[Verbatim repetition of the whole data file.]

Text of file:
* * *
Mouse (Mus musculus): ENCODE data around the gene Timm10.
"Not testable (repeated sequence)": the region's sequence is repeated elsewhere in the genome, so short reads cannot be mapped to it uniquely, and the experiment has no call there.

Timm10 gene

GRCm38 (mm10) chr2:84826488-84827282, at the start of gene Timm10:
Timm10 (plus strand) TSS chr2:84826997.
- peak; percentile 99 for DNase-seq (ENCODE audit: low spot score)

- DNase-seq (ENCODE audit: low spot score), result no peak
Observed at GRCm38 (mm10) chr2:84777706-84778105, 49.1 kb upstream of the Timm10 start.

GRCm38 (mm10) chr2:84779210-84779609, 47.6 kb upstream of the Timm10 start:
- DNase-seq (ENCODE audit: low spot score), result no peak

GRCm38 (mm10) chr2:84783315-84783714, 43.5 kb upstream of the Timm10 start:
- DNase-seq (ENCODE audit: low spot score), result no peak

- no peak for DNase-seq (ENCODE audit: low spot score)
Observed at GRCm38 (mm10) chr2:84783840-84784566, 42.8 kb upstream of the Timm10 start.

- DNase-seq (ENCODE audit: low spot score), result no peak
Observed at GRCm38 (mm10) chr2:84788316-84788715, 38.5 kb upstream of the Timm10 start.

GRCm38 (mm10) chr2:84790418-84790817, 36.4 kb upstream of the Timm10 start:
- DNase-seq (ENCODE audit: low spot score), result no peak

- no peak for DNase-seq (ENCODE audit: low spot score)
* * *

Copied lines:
Mouse (Mus musculus): ENCODE data around the gene Timm10.
"Not testable (repeated sequence)": the region's sequence is repeated elsewhere in the genome, so short reads cannot be mapped to it uniquely, and the experiment has no call there.

Timm10 gene

GRCm38 (mm10) chr2:84826488-84827282, at the start of gene Timm10:
Timm10 (plus strand) TSS chr2:84826997.
- peak; percentile 99 for DNase-seq (ENCODE audit: low spot score)

- DNase-seq (ENCODE audit: low spot score), result no peak
Observed at GRCm38 (mm10) chr2:84777706-84778105, 49.1 kb upstream of the Timm10 start.

GRCm38 (mm10) chr2:84779210-84779609, 47.6 kb upstream of the Timm10 start:
- DNase-seq (ENCODE audit: low spot score), result no peak

GRCm38 (mm10) chr2:84783315-84783714, 43.5 kb upstream of the Timm10 start:
- DNase-seq (ENCODE audit: low spot score), result no peak

- no peak for DNase-seq (ENCODE audit: low spot score)
Observed at GRCm38 (mm10) chr2:84783840-84784566, 42.8 kb upstream of the Timm10 start.

- DNase-seq (ENCODE audit: low spot score), result no peak
Observed at GRCm38 (mm10) chr2:84788316-84788715, 38.5 kb upstream of the Timm10 start.

GRCm38 (mm10) chr2:84790418-84790817, 36.4 kb upstream of the Timm10 start:
- DNase-seq (ENCODE audit: low spot score), result no peak

- no peak for DNase-seq (ENCODE audit: low spot score)